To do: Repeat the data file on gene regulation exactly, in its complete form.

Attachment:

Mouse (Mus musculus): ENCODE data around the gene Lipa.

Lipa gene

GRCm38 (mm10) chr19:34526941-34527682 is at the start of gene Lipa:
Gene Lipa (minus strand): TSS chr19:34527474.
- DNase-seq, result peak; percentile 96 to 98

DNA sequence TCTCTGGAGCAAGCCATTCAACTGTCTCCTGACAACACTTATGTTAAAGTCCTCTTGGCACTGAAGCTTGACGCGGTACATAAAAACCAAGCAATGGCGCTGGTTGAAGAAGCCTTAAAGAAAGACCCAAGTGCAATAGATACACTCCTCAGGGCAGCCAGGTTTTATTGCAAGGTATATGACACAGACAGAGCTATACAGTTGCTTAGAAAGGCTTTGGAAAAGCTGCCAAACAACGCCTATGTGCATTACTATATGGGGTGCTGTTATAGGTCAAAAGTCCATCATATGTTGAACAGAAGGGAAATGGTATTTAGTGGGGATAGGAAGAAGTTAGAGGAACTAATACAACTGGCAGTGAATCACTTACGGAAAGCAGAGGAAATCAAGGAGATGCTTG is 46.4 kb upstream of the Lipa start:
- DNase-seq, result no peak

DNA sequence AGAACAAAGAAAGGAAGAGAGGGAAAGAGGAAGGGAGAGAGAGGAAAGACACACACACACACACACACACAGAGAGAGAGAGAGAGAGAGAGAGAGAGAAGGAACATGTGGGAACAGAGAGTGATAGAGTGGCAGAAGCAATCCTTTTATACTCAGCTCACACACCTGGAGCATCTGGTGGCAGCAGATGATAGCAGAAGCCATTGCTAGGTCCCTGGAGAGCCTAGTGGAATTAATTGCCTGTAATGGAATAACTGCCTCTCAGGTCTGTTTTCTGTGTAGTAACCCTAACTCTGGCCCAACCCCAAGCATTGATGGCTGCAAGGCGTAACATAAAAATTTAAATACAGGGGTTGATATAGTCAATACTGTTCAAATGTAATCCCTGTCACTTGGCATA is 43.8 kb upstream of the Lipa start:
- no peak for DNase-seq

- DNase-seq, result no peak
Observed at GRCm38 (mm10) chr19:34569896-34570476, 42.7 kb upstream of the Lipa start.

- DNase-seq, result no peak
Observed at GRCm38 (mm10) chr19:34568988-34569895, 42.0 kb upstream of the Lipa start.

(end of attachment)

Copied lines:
Mouse (Mus musculus): ENCODE data around the gene Lipa.

Lipa gene

GRCm38 (mm10) chr19:34526941-34527682 is at the start of gene Lipa:
Gene Lipa (minus strand): TSS chr19:34527474.
- DNase-seq, result peak; percentile 96 to 98

DNA sequence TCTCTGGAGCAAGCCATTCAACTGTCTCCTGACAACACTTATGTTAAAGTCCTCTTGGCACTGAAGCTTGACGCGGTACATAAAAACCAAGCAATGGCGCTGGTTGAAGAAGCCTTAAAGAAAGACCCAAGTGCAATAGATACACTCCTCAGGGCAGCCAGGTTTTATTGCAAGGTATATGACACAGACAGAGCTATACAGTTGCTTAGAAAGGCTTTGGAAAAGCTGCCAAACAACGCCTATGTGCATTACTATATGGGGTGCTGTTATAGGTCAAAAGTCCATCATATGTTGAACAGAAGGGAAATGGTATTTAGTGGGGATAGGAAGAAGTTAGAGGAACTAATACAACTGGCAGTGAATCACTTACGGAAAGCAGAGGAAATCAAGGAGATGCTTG is 46.4 kb upstream of the Lipa start:
- DNase-seq, result no peak

DNA sequence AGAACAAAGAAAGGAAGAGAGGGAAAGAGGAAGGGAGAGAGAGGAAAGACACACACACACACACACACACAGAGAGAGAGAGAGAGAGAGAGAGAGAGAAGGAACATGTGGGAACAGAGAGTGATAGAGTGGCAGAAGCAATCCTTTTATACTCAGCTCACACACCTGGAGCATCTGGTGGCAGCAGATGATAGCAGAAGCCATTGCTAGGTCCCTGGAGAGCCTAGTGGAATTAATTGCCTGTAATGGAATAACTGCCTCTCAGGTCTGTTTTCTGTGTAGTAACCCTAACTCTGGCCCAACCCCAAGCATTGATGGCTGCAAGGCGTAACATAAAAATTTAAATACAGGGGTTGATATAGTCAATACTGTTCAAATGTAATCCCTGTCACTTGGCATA is 43.8 kb upstream of the Lipa start:
- no peak for DNase-seq

- DNase-seq, result no peak
Observed at GRCm38 (mm10) chr19:34569896-34570476, 42.7 kb upstream of the Lipa start.

- DNase-seq, result no peak
Observed at GRCm38 (mm10) chr19:34568988-34569895, 42.0 kb upstream of the Lipa start.